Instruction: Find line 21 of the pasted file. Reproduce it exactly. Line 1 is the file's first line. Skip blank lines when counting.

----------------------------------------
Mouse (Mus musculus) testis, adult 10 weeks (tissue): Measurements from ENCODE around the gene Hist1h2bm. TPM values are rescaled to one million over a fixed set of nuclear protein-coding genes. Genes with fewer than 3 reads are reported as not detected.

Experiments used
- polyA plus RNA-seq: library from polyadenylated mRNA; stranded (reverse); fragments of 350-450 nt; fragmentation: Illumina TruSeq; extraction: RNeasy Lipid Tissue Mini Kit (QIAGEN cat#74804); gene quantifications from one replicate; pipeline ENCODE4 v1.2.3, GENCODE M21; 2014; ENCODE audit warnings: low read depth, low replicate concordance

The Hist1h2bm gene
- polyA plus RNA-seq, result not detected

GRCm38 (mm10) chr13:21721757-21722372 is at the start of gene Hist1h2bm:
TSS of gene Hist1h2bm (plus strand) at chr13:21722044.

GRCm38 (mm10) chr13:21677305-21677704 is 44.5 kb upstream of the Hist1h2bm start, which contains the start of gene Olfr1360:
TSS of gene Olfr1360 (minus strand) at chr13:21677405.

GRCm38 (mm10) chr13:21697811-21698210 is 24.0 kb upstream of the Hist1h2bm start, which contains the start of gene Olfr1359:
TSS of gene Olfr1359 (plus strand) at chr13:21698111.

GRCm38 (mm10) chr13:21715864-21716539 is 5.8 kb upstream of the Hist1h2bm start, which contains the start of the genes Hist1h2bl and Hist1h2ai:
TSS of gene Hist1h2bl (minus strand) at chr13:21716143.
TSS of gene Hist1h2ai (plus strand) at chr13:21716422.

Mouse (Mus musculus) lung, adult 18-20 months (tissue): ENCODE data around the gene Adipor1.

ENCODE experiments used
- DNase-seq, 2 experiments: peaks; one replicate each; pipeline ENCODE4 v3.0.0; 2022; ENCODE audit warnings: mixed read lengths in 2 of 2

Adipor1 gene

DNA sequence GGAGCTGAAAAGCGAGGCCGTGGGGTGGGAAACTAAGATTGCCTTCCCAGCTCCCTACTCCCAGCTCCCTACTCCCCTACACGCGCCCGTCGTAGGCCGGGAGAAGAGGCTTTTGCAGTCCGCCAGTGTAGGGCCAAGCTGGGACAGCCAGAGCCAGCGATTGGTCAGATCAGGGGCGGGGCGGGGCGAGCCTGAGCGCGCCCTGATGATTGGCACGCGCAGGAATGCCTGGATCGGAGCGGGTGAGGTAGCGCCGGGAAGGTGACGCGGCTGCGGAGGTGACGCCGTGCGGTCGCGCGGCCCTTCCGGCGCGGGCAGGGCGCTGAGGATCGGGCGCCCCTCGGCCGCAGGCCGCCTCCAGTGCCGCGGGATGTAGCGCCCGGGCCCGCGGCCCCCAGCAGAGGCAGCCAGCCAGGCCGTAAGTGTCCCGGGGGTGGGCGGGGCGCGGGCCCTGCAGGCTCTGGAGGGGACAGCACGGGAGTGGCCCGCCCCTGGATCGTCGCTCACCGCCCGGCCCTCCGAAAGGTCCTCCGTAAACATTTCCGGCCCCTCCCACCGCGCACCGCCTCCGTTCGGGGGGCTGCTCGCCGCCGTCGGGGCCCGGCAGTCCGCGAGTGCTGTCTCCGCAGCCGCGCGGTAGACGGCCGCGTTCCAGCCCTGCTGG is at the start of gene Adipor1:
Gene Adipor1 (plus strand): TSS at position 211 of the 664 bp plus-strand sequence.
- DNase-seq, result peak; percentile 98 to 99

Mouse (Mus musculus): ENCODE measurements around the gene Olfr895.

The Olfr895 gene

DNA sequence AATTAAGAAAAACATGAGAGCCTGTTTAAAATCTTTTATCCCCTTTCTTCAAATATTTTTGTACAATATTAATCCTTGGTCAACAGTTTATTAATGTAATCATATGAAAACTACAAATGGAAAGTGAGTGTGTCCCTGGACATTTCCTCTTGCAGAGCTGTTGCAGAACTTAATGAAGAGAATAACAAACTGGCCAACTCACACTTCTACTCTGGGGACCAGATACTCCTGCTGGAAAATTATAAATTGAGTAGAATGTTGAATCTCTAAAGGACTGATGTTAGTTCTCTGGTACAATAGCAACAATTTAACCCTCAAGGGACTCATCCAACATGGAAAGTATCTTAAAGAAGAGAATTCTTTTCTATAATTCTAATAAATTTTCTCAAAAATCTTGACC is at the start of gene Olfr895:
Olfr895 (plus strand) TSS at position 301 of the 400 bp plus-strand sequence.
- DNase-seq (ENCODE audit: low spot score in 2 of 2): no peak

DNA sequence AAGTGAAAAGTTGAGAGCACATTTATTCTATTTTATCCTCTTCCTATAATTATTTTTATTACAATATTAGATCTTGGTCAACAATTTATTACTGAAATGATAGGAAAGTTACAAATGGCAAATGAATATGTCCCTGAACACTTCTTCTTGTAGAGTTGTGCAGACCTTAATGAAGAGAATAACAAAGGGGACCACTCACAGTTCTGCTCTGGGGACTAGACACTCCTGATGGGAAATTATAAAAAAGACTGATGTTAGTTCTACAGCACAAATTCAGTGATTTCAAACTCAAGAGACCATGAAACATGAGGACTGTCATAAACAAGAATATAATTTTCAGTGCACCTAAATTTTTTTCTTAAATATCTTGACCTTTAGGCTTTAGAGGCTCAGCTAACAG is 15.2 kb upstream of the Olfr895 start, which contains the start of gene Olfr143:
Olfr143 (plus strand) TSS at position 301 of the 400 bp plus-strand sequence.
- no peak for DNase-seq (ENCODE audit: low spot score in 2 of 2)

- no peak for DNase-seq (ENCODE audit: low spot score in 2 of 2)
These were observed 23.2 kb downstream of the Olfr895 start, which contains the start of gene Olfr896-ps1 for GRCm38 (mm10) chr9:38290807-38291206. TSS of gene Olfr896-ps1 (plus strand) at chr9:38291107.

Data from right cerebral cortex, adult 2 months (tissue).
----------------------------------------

- DNase-seq, result peak; percentile 98 to 99